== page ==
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How to Ask Tough Questions at Work

How to Ask Tough Questions at Work

How to Ask Tough Questions at Work

By Caroline M.L. Potter

Sometimes getting what you want or need is as simple as asking. But when it comes to work matters, asking isn't always that simple. More than courage, career strategist Cynthia Shapiro believes that you must first build trust with your boss -- before you make any of these requests. "You cannot ask for a raise, a promotion, a better desk or shift, or sometimes even help, without a solid foundation in place," she says. "The way you build that foundation is by putting your boss's priorities ahead of your own. Finding out what is most important to him or her and embracing those things are paramount to your success."

Asking for a Raise

If you want a raise, you'll likely have to ask for it. But Shapiro advises being mindful of exactly why you're asking. "People will ask for a raise because of something that's happened in their personal life -- wrong," she says. Or they'll ask for a raise because they 'deserve it' -- also wrong. You need to prove you're worth more to the company."

Shapiro, author of Corporate Confidential: 50 Secrets Your Company Doesn't Want You to Know, suggests doing homework before you ask. Build your case by justifying the added expense of an increase in payroll. Take note of your accomplishments, your increased workload, and when you've increased revenues or cut expenses. Make sure your request is within salary parameters for your region and your level of expertise.

"Pick your timing," Shapiro says. "Wait until the company is feeling flush -- when it just got a big new contract or client, or when you just did something wonderful that the company recognized you for."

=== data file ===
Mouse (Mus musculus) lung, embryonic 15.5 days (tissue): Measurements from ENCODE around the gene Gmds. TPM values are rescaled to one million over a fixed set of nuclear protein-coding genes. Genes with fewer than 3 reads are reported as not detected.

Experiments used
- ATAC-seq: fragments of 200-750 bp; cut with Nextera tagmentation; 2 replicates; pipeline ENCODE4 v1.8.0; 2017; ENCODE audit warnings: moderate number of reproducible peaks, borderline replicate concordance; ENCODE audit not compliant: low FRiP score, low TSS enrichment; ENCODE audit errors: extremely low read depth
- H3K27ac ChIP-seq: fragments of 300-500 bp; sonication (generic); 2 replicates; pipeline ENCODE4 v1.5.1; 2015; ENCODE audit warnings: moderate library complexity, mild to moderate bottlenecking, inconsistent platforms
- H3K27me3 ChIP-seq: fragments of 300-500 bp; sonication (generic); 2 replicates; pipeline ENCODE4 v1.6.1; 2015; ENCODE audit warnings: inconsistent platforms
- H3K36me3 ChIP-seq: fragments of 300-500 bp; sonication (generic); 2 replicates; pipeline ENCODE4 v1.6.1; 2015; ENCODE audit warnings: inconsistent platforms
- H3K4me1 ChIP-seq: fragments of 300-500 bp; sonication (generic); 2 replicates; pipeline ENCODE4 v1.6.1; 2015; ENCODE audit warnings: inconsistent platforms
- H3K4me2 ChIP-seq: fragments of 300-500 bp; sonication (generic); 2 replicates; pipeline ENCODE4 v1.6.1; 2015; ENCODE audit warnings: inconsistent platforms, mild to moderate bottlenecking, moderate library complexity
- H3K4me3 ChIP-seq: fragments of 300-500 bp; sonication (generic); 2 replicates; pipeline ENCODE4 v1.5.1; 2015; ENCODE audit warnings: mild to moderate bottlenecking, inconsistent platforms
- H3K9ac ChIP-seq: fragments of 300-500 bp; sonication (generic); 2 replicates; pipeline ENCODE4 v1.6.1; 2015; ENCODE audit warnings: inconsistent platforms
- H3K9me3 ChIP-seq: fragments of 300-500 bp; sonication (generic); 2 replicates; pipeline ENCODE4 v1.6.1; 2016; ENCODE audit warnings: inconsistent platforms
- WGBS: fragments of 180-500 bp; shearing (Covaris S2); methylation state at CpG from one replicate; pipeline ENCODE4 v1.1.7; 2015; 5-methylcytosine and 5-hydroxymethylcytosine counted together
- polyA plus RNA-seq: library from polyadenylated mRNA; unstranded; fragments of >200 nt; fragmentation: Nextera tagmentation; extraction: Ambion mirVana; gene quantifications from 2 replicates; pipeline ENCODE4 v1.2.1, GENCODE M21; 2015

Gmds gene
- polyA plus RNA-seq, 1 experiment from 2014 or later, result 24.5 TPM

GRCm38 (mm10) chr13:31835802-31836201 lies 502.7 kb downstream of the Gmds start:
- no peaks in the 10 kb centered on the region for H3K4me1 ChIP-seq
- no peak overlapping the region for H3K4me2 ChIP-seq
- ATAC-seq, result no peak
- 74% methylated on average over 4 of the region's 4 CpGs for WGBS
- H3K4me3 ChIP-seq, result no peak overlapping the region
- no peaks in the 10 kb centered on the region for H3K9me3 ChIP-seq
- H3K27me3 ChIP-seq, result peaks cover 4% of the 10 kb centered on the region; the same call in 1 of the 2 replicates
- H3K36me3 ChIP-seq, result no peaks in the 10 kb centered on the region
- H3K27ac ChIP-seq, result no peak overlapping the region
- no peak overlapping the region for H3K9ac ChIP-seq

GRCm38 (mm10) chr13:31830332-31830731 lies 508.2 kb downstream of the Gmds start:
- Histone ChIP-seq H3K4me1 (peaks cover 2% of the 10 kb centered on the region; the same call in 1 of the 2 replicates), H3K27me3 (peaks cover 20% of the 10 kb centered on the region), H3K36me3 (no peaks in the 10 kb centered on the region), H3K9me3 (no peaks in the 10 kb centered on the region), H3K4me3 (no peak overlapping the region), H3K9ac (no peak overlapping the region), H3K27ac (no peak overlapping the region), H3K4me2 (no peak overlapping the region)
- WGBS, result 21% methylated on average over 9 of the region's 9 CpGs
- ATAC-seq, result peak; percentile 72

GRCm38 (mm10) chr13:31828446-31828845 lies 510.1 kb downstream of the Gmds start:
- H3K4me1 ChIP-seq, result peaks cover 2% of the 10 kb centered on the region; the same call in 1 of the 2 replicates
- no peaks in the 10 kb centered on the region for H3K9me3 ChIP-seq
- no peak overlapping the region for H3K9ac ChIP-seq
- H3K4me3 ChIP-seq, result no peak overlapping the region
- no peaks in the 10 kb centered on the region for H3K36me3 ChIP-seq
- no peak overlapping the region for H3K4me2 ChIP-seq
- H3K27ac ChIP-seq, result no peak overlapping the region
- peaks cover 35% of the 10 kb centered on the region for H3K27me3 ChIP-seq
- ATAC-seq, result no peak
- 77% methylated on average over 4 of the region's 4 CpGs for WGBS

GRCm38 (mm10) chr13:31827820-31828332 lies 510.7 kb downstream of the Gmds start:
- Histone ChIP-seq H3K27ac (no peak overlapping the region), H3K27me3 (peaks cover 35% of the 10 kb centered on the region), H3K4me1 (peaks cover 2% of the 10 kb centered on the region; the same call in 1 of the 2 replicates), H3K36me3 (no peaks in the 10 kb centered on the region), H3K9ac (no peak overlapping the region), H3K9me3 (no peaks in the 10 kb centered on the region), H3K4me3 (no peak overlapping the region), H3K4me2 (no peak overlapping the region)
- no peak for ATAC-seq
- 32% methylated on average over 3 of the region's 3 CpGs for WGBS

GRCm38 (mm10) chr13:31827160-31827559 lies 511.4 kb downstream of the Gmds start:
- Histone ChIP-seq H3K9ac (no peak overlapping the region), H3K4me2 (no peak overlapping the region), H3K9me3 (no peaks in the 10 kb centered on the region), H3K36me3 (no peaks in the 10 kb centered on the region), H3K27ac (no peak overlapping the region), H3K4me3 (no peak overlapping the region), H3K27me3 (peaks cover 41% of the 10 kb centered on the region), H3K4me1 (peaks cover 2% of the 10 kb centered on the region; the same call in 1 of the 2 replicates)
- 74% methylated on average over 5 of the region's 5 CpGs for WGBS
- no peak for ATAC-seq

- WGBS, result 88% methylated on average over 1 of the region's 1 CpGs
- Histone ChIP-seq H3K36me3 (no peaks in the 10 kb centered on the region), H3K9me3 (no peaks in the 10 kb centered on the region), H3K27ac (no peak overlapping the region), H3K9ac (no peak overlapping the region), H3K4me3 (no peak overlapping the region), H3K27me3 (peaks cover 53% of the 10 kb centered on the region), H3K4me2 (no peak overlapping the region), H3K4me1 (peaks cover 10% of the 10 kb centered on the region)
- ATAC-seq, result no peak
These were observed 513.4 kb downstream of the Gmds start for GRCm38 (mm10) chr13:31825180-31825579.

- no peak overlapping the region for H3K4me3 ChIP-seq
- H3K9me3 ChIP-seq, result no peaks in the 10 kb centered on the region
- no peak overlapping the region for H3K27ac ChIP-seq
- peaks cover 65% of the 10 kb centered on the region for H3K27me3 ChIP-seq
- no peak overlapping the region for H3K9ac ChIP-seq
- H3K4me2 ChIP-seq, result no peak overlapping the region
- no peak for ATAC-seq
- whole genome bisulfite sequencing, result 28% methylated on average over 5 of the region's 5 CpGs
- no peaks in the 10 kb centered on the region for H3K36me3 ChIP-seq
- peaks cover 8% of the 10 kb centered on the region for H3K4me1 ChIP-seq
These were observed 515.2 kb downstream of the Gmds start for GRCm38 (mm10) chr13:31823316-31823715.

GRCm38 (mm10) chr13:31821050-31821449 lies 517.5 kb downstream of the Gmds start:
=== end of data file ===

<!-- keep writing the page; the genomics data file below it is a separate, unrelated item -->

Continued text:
When you do ask, be direct and stay on your message. "You are asking for a raise because you are worth more to the company, not because you want one or generally feel you deserve one," she says.

Asking for a Promotion

Asking for a promotion is similar to asking for a raise -- but unlike a raise, which you have to ask for, you should rarely ask for a promotion directly. Assuming that you've built trust with your boss (that is, the gatekeeper to your success), he will view you as an ally, according to Shapiro. "Only allies move up," she says. "Make it known to your boss that you may be interested in other opportunities that come up."

And even if you have a lot to do, make it look easy. "No one will recommend you for advancement if it looks like you can't handle the work you currently have," Shapiro explains. Volunteering for new duties can also send a signal that you're ready to move to the next level.

Asking for a Layoff

If you've heeded Shapiro's advice and established a healthy, respectful bond with your boss, you can probably ask for a layoff and get it. However, she says, "This is the only request that does not require a solid foundation with your gatekeeper. If you really hate your job and have a problem with your boss, you can ask for a layoff, and the boss will most likely give it to you just to get rid of you."

If this is the situation you're in, she recommends, "Let your boss know, confidentially, that you've enjoyed working for the company and the department, but due to a variety of circumstances, you would like to be considered for a layoff if one were to occur."

Leave out the real reasons you want to leave, so you can ensure that your exit occurs on good terms. If you know layoffs are looming, "you should always let the organization know that you'd volunteer," she says. "It will help them make the right decision and may save someone's job." 


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